Note: My documentation for the process behind our midterm was pretty abysmal along the way. There are lots of moments in the following discussion where I wanted to have a picture or video but didn’t take anything at the time. It was a great learning experience for next time, though doesn’t improve the wall of text that this has turned into.
My partner for the PComp midterm has been Danielle Butler. We are also working on the same team for Outrage Machine, and we wanted to explore the multi-faceted concept of privilege with our midterm as a warm-up for that larger project. We quickly decided we were trying to tackle too much with a one-week assignment, and pared it back to one dimension of privilege, then gravitated away from that a bit and towards a fun game controlled with the head. In a way, it’s asking the user to try something in a way that they are not accustomed to, and in that way could be seen as a way to begin a conversation about ableism and the privileges enjoyed by non-disabled folks.
Our first step was to get a sensor working the way we wanted. Benedetta suggested either an accelerometer or a tilt switch. We obtained one of each and split up figuring them out, with me taking the accelerometer and Danielle working with the tilt switch. The tilt switch is fairly easy to understand in theory, but I still am not completely clear about the science behind the accelerometer. Nonetheless, I was able to wire it correctly with an arduino and my computer fairly quickly and begin to obtain values. The values were strange to say the least. They ranged from about 250 to 400, with 330 being the value returned when the sensor was flat. Through the use of if statements, I managed to make a ball move when the sensor was tilted past a certain point in one of the four major directions, and stop when it was tilted back. At that point, the midterm became a matter of designing an interesting program in p5.js and ensuring that the physical device would work properly on a person’s head.
We did a lot of brainstorming, and came up with many program ideas that would not have been possible in the time available to us. We settled on a game that involved driving a car around a circular track, but even that ended up being more complicated than expected. The main challenge was constraining the car to the track. Unlike a ball bouncing around a screen, we couldn’t simply multiply the speed by -1 if it hit the side of the track; if we set the speed to 0, however, the program would no longer respond to sensor values but would constantly reset the speeds to 0 regardless of serial input. The circular shape also presented a challenge compared to a square for constraining position.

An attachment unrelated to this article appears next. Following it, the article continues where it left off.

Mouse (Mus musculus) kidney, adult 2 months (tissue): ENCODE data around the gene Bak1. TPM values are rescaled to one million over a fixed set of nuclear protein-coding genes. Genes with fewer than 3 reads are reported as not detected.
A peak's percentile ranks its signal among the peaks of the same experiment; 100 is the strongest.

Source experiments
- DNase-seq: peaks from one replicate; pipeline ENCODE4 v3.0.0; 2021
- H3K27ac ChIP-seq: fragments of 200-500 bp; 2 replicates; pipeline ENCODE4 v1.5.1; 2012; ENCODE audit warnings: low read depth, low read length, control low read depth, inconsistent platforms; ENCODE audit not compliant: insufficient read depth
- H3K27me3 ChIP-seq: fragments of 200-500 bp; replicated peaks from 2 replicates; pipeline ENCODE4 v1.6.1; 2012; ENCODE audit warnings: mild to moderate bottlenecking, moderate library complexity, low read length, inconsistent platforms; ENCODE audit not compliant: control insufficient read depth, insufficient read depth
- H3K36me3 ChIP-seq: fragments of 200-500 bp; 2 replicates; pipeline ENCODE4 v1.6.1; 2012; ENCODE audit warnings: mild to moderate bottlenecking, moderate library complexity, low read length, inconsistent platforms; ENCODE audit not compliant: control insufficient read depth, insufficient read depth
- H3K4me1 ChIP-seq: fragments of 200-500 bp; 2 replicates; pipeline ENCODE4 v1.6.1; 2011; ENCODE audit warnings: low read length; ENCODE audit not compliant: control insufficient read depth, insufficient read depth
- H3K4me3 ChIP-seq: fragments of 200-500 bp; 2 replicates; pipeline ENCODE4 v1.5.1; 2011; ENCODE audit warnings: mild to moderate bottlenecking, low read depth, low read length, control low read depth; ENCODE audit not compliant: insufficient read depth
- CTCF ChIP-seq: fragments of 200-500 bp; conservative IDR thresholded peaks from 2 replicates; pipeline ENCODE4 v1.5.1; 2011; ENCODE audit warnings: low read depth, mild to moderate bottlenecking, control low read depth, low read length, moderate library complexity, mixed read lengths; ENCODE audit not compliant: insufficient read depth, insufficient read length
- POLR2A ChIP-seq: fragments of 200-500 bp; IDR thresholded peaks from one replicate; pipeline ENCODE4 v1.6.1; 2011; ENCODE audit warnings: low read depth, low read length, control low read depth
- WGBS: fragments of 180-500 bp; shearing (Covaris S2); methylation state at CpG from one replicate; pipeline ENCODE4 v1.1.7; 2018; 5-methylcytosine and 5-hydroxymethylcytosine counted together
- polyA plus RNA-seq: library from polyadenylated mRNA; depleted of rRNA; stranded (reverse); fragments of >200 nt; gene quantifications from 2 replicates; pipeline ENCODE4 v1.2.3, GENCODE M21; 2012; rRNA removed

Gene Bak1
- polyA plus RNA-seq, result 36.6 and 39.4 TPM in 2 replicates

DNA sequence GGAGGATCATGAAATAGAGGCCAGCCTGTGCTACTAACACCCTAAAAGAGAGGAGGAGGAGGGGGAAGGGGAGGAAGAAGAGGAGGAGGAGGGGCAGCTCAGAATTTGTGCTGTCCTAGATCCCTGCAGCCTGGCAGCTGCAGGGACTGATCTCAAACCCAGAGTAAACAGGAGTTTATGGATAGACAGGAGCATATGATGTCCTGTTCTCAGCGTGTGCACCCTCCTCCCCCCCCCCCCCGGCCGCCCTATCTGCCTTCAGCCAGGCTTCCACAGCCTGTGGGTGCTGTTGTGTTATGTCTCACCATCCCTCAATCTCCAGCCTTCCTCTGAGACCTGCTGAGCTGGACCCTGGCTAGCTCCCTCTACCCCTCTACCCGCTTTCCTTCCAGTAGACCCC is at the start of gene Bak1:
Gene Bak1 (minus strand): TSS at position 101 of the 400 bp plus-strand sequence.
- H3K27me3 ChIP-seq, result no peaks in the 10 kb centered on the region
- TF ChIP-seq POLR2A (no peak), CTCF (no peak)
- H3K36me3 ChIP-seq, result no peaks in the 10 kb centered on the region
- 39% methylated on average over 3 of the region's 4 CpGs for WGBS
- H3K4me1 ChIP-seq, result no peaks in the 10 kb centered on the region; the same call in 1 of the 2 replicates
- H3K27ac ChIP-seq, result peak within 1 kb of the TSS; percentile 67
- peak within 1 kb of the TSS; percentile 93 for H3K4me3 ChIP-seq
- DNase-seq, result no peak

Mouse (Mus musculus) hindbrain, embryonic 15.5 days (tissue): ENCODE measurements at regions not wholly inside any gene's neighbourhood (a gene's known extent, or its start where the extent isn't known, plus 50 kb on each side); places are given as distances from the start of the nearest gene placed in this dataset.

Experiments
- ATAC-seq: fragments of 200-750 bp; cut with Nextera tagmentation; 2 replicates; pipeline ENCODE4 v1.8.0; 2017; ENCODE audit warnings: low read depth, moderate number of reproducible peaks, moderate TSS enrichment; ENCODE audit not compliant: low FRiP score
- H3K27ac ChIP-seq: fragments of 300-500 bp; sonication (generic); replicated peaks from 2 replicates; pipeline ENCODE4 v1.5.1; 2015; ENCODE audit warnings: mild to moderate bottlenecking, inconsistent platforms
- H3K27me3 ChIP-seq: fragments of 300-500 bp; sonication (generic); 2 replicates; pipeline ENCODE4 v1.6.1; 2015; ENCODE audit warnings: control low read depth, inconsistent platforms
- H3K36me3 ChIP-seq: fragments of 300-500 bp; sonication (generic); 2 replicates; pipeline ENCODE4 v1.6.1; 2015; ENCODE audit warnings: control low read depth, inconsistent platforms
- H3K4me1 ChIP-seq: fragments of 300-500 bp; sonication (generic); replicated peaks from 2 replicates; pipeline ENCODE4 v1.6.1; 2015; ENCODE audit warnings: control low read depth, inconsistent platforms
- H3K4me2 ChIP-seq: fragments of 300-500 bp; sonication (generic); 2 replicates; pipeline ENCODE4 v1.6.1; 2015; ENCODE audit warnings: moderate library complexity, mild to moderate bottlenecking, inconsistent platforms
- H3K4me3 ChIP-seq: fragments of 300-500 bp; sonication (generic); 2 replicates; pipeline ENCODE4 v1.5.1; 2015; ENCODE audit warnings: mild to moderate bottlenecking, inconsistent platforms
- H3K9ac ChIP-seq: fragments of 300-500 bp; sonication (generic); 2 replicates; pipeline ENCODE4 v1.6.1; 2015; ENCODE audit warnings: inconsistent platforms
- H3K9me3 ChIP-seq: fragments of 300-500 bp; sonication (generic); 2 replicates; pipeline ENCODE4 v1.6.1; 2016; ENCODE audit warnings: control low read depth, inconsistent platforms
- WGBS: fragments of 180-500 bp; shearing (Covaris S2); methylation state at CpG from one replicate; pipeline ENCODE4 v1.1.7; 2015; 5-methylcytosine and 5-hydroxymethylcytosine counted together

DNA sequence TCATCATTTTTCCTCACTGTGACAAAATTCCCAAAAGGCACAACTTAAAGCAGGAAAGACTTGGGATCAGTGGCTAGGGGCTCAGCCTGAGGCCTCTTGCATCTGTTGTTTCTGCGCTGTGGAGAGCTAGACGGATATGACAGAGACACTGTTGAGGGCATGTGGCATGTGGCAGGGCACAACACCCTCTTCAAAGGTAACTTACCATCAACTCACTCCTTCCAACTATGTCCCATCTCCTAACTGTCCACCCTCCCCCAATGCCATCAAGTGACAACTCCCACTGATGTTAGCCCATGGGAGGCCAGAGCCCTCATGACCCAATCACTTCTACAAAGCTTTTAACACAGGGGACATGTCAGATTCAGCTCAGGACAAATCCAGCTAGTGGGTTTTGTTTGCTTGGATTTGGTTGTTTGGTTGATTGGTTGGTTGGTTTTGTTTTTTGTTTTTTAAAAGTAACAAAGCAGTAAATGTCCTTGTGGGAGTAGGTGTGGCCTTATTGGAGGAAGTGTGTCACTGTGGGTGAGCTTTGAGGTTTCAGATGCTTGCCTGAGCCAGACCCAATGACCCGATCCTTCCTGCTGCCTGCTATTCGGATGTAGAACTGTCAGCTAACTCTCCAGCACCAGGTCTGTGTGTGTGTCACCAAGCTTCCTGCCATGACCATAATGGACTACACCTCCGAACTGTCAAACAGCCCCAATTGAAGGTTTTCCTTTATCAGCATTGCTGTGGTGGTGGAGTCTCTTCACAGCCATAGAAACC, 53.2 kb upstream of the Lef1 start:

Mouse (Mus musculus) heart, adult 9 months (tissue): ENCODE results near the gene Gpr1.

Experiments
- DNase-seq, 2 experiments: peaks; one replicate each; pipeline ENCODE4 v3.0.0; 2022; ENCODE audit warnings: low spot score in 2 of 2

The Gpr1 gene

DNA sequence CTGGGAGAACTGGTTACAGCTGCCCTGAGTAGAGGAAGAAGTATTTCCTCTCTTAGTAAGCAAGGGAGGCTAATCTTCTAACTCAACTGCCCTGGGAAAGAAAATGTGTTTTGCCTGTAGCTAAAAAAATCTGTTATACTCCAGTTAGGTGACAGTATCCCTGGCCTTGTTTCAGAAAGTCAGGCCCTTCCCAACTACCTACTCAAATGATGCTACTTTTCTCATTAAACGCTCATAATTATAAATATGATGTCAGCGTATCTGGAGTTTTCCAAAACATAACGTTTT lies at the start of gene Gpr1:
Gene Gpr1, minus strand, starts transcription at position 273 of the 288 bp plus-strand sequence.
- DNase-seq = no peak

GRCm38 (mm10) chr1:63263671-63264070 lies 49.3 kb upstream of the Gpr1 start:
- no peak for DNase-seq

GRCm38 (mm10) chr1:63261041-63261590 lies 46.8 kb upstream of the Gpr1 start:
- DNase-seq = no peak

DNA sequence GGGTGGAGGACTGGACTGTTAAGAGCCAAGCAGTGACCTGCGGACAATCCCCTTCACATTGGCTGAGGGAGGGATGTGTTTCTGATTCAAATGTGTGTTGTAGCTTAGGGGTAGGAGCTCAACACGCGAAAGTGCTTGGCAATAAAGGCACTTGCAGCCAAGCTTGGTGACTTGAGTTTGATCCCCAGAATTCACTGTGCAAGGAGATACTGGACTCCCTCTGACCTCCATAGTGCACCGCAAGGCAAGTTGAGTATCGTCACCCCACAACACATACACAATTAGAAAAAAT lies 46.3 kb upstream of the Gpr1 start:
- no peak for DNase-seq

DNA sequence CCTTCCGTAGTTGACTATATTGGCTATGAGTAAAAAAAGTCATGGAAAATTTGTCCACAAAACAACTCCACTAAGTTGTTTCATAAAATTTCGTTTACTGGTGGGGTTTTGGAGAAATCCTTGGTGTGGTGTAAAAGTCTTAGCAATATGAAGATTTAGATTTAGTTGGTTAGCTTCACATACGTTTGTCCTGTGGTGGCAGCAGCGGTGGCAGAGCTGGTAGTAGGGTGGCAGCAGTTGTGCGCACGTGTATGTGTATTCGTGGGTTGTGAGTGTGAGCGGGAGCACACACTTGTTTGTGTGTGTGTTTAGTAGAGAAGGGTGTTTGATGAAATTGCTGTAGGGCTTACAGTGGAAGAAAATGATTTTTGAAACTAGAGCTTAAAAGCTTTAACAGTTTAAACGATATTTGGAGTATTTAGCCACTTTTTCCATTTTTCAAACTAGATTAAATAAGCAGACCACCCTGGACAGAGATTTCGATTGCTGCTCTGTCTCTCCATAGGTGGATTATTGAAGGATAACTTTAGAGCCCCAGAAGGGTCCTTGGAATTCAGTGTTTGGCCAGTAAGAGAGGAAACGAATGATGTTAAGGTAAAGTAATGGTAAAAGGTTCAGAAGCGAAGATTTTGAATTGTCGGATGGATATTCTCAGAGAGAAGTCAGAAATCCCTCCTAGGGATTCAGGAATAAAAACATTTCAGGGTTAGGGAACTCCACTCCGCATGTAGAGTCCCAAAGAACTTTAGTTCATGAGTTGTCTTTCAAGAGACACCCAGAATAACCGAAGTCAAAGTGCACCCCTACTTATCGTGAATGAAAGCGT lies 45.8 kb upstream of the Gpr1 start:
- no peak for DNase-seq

The solution was to go with the same concept of the bouncing ball, multiplying the speed by -1. It’s not terribly intuitive how that works, but essentially the sensor data will continue to correct this number after it is set. If the head remains tilted in the direction it was tilted in to cause the collision, the speed will be reset to the previous value; if it tilts to flat, the speed will become 0; and if it tilts in the opposite direction, it will continue on the path set by the program after the collision. This eliminates the issue of getting “stuck.”
We are still testing for speed and sensor sensitivity, but we’re very excited to show our prototype in class and see how well people do trying to drive with their heads!